2.2-4 Defendant's Option to Testify
Revised to December 1, 2007 (modified November 6, 2014)
The defendant has not testified in this case. An accused person has the option to testify or not to testify at the trial. (He/she) is under no obligation to testify. (He/she) has a constitutional right not to testify. You must draw no unfavorable inferences from the defendant's choice not to testify.
General Statutes § 54-84 (b) provides that "[u]nless the accused requests otherwise, the court shall instruct the jury that they may draw no unfavorable inferences from the accused's failure to testify." Section 54-84 (b) reversed prior Connecticut case law that held that a defendant who did not testify at trial was not entitled to have the jury instructed that his or her choice not to testify should not be considered against him or her. See State v. Nemeth, 182 Conn. 403, 409-10 (1980); State v. Miller, 34 Conn. App. 250, 255-61, cert. denied, 230 Conn. 902 (1994). The statute imposes a definite duty upon the court, without a request from the defendant, to instruct the jury that it must not draw any unfavorable inferences from the defendant's constitutional privilege of silence. State v. Hicks, 97 Conn. App. 266, 271, cert. denied, 280 Conn. 930 (2006). The omission of a "no adverse inference" instruction is plain error and due to its constitutional magnitude can never be subject to harmless error analysis. State v. Ruocco, 151 Conn. App. 732, 743-44, cert. granted, 314 Conn. 923 (2014).
Although the instruction need not recite the statutory language verbatim, it must accurately convey the substantive meaning. See State v. Yurch, 229 Conn. 516, 322 (1994), cert. denied, 513 U.S. 965, 115 S.Ct. 430, 130 L.Ed.2d 343 (1994) (improper to use the word "unreasonable" instead of "unfavorable"); State v. Vega, 36 Conn. App. 41, 48 (1994) (the use of "unfair" rather than "unfavorable" was reversible error).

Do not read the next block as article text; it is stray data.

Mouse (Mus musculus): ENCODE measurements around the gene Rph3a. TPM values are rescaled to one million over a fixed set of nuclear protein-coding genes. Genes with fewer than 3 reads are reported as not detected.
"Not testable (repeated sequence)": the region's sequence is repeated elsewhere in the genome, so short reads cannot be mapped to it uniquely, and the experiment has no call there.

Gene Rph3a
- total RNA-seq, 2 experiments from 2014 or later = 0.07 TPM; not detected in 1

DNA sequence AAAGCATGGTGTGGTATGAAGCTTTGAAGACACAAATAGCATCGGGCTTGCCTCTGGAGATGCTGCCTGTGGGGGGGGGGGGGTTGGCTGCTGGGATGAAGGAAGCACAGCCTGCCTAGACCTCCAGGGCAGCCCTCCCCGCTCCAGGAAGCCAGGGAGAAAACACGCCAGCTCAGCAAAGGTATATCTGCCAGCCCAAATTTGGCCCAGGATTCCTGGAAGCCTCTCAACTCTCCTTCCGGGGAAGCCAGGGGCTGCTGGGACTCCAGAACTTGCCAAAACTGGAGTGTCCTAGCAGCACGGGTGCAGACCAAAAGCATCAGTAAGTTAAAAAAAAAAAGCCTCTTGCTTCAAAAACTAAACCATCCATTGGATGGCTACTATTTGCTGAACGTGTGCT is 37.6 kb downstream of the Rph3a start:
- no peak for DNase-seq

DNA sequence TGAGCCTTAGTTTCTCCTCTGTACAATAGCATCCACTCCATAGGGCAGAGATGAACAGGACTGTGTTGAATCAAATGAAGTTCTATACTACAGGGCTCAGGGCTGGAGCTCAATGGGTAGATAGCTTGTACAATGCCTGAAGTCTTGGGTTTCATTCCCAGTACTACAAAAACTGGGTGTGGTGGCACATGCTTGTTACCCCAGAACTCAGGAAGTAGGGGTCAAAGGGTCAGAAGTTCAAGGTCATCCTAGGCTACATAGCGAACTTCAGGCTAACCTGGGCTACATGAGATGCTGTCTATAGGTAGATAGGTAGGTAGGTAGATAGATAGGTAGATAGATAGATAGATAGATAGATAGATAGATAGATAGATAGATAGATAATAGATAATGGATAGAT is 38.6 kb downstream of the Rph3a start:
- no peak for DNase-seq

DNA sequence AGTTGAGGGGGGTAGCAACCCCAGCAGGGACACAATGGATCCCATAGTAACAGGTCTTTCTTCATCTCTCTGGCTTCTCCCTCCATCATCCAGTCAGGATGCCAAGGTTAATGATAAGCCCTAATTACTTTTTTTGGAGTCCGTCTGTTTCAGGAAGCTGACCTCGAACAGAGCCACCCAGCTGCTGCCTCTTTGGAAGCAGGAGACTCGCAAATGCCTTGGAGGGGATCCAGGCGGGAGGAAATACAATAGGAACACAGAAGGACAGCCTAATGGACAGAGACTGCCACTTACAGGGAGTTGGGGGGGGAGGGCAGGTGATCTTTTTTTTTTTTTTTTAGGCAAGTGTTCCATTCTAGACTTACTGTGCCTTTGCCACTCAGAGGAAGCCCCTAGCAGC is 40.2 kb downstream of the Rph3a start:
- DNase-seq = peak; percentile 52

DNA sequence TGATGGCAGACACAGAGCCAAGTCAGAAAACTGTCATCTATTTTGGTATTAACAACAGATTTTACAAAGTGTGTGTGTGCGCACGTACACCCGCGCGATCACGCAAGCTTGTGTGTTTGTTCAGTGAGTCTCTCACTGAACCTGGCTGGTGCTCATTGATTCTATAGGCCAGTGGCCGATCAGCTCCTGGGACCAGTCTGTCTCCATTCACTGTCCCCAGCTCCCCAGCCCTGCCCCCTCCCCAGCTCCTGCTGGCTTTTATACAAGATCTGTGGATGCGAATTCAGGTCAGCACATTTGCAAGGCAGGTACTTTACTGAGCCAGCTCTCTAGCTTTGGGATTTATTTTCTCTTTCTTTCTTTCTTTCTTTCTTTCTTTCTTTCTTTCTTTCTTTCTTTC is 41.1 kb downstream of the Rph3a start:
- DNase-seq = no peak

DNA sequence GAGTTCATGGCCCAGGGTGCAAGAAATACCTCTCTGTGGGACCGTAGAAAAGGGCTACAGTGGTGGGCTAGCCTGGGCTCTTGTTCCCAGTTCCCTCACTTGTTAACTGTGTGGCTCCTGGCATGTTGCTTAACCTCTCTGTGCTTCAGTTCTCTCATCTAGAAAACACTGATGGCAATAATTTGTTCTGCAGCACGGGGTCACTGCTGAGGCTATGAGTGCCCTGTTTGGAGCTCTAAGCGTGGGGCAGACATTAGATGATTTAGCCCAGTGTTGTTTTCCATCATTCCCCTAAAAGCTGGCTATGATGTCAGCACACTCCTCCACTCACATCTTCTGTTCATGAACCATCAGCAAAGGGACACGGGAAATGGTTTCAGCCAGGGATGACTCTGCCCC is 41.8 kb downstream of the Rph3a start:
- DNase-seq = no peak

In State v. Casanova, 255 Conn. 581, 600 (2001), the Supreme Court held that it was not improper to use the "arguably negative" statutory phrase "failure to testify," because "the charge as a whole . . . was neutral in substance," in that it contained the neutral phrases "option to testify," "no obligation to testify," and "constitutional right not to testify." It also held that the trial court was not required by § 54-84 (b) to use the defendant's requested language. While this case establishes that a reference to a defendant's "failure" to testify does not constitute a constitutional or statutory violation, the cautious approach is to use consistently neutral language.
A defendant does not have "a
constitutional right to be canvassed personally" as to his or her waiver of this
instruction; counsel for the defendant, acting on the defendant's behalf, may
request that the court omit the instruction from its charge. State v.
Stewart, 64 Conn. App. 340, 351, cert. denied, 258 Conn. 909 (2001).
"Although the right not to testify is personal to the accused, the decision as
to whether a court should include an instruction, pursuant to § 54-84 (b),
regarding an accused's decision not to testify is a matter of trial strategy."